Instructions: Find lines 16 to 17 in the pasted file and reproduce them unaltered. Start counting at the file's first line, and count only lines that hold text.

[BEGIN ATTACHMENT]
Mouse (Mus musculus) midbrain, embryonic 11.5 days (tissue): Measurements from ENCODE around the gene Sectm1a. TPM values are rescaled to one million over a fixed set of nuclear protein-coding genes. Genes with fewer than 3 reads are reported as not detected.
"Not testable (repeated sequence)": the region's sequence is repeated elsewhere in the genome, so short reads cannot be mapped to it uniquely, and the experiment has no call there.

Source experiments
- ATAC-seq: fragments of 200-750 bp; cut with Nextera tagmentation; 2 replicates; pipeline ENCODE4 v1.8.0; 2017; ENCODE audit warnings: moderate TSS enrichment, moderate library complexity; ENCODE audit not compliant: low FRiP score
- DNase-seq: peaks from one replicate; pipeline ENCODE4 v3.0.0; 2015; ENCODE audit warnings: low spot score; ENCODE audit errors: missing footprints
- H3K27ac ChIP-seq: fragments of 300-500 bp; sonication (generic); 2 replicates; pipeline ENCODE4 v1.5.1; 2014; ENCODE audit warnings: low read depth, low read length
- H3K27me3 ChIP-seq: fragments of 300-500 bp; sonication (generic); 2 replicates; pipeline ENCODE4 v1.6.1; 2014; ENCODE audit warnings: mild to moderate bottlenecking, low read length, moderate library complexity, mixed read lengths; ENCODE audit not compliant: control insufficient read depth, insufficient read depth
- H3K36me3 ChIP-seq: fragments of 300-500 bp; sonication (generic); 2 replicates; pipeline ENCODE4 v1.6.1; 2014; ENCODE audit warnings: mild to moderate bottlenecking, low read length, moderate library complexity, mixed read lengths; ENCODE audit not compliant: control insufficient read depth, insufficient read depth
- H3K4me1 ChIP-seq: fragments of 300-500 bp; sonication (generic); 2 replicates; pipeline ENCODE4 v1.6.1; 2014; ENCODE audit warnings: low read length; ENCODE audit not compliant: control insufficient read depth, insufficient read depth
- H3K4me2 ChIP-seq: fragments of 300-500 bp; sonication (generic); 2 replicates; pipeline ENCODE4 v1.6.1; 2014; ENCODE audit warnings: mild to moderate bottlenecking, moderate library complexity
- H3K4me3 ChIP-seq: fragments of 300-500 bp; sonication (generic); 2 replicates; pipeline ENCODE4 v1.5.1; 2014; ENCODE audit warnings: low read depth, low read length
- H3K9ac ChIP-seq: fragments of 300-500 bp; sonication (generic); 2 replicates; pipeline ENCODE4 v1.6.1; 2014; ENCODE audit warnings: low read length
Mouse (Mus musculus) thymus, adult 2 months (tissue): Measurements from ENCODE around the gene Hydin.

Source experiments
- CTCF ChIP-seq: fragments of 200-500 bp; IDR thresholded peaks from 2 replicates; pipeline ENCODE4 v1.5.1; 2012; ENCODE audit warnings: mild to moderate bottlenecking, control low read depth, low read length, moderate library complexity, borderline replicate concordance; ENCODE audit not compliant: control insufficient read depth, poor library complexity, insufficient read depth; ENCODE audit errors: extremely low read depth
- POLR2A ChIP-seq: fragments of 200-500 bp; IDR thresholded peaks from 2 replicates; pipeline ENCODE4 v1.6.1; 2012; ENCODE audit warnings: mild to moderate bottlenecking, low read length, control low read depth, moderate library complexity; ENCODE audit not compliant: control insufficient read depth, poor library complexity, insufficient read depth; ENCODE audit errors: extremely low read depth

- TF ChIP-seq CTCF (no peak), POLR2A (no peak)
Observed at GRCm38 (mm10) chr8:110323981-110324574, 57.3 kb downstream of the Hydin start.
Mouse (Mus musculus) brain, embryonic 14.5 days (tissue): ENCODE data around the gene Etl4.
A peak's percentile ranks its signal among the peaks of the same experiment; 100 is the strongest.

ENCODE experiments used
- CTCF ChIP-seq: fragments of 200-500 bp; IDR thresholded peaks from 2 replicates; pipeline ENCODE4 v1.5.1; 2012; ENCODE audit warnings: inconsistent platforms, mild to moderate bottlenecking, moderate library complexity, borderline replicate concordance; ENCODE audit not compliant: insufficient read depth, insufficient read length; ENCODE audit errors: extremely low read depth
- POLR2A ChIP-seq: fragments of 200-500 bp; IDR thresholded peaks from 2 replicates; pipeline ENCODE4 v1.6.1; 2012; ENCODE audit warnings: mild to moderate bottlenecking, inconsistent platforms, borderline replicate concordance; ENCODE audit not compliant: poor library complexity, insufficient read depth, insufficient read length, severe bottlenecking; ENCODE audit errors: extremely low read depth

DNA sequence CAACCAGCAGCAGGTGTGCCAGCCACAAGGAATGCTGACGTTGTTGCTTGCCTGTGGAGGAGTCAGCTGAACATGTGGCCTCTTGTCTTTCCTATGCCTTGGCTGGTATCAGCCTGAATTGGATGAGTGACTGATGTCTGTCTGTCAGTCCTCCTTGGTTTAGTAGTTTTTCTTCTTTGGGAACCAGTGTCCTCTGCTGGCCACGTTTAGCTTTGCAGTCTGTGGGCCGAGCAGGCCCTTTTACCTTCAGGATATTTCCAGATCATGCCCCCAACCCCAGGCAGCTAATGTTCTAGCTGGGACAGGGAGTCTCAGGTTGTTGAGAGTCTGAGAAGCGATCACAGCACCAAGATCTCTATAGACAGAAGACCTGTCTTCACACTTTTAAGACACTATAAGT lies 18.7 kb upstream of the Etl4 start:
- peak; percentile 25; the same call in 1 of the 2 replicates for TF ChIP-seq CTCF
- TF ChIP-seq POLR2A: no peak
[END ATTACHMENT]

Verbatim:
- POLR2A ChIP-seq: fragments of 200-500 bp; IDR thresholded peaks from 2 replicates; pipeline ENCODE4 v1.6.1; 2012; ENCODE audit warnings: mild to moderate bottlenecking, low read length, control low read depth, moderate library complexity; ENCODE audit not compliant: control insufficient read depth, poor library complexity, insufficient read depth; ENCODE audit errors: extremely low read depth

- TF ChIP-seq CTCF (no peak), POLR2A (no peak)